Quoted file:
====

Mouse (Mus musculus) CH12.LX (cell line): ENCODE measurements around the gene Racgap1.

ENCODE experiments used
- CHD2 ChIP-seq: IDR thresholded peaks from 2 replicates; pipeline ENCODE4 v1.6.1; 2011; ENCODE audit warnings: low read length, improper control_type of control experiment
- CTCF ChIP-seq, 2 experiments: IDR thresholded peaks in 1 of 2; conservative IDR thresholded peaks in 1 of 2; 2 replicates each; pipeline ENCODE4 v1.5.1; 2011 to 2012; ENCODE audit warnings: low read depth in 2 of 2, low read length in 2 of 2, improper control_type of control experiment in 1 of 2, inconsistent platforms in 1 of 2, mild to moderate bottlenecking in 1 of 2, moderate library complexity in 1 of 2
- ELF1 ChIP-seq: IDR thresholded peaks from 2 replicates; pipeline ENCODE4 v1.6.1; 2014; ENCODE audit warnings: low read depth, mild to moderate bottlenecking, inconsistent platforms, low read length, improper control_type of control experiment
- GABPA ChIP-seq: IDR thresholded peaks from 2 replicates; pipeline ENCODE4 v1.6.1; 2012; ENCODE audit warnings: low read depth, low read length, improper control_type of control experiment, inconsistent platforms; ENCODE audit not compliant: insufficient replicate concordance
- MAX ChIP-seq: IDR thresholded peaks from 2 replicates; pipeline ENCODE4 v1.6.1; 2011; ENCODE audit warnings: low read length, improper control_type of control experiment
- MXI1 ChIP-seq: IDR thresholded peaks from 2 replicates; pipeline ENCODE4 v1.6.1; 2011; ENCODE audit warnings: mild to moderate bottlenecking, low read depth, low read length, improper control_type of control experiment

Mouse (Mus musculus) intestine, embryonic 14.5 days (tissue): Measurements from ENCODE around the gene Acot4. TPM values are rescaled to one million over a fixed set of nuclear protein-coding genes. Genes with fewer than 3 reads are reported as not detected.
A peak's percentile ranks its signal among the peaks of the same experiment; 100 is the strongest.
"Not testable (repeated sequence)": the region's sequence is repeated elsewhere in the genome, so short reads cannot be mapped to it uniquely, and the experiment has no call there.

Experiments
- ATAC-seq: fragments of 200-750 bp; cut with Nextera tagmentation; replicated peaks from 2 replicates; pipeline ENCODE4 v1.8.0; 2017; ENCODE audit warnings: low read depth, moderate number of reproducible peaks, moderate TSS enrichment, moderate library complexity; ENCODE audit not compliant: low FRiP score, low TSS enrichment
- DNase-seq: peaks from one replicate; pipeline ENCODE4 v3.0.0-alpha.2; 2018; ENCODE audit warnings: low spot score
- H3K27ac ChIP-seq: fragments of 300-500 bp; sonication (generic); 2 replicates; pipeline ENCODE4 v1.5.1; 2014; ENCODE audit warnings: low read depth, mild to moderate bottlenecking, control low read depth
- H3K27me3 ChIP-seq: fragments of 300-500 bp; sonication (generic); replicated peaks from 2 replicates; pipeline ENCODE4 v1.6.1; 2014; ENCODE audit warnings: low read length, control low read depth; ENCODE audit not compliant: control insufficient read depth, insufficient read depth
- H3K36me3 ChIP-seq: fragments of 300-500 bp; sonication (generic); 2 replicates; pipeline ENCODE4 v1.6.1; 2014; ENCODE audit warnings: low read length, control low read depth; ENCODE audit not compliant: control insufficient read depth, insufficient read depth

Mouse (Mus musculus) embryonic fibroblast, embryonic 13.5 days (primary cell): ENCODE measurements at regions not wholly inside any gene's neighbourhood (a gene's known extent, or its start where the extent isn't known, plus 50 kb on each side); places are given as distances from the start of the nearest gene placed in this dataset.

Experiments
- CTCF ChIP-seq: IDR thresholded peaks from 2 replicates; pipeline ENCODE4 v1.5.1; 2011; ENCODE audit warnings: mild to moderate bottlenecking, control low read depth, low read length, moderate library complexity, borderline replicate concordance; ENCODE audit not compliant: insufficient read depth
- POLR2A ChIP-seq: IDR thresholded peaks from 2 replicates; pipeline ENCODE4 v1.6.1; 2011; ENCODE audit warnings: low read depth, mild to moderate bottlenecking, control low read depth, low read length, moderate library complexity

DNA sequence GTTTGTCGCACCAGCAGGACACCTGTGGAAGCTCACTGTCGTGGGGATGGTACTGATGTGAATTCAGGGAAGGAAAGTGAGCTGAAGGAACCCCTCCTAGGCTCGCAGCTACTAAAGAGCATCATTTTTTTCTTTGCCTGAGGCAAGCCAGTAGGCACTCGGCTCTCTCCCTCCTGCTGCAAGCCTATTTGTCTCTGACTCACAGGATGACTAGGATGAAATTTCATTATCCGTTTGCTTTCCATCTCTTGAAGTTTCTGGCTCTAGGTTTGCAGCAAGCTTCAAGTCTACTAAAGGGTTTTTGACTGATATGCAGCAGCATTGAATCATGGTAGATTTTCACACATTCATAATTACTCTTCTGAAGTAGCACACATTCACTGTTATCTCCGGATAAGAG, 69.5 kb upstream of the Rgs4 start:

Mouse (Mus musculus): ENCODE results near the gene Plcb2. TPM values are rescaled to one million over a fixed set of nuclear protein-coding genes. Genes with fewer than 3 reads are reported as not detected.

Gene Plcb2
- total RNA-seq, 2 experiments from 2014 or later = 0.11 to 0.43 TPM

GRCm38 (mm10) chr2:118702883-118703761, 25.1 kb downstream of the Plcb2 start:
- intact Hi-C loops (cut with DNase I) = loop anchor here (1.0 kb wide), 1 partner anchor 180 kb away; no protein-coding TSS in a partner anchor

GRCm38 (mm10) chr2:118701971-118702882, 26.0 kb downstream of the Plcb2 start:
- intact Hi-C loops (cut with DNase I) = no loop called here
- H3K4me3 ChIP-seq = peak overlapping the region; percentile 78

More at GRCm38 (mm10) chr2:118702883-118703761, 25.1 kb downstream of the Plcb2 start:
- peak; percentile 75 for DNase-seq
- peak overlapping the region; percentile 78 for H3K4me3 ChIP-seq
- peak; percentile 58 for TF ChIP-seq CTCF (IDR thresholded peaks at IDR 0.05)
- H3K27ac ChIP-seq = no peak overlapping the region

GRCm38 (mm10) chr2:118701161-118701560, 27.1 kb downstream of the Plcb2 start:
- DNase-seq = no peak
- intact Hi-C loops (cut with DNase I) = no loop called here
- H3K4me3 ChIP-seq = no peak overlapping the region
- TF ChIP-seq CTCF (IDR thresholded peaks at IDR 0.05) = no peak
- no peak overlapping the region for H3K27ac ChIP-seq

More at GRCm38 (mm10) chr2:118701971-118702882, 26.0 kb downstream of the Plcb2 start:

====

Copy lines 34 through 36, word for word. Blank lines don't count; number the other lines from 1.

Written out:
- peak; percentile 58 for TF ChIP-seq CTCF (IDR thresholded peaks at IDR 0.05)
- H3K27ac ChIP-seq = no peak overlapping the region

GRCm38 (mm10) chr2:118701161-118701560, 27.1 kb downstream of the Plcb2 start: